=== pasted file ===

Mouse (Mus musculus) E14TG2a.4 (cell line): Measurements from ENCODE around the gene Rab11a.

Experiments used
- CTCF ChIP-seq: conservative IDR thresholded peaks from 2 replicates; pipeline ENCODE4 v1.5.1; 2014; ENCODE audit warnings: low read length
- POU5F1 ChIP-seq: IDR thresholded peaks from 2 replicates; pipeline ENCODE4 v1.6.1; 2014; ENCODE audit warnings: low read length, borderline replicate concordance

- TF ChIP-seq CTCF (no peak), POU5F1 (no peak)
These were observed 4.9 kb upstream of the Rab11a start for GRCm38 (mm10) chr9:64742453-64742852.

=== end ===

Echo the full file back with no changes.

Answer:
Mouse (Mus musculus) E14TG2a.4 (cell line): Measurements from ENCODE around the gene Rab11a.

Experiments used
- CTCF ChIP-seq: conservative IDR thresholded peaks from 2 replicates; pipeline ENCODE4 v1.5.1; 2014; ENCODE audit warnings: low read length
- POU5F1 ChIP-seq: IDR thresholded peaks from 2 replicates; pipeline ENCODE4 v1.6.1; 2014; ENCODE audit warnings: low read length, borderline replicate concordance

- TF ChIP-seq CTCF (no peak), POU5F1 (no peak)
These were observed 4.9 kb upstream of the Rab11a start for GRCm38 (mm10) chr9:64742453-64742852.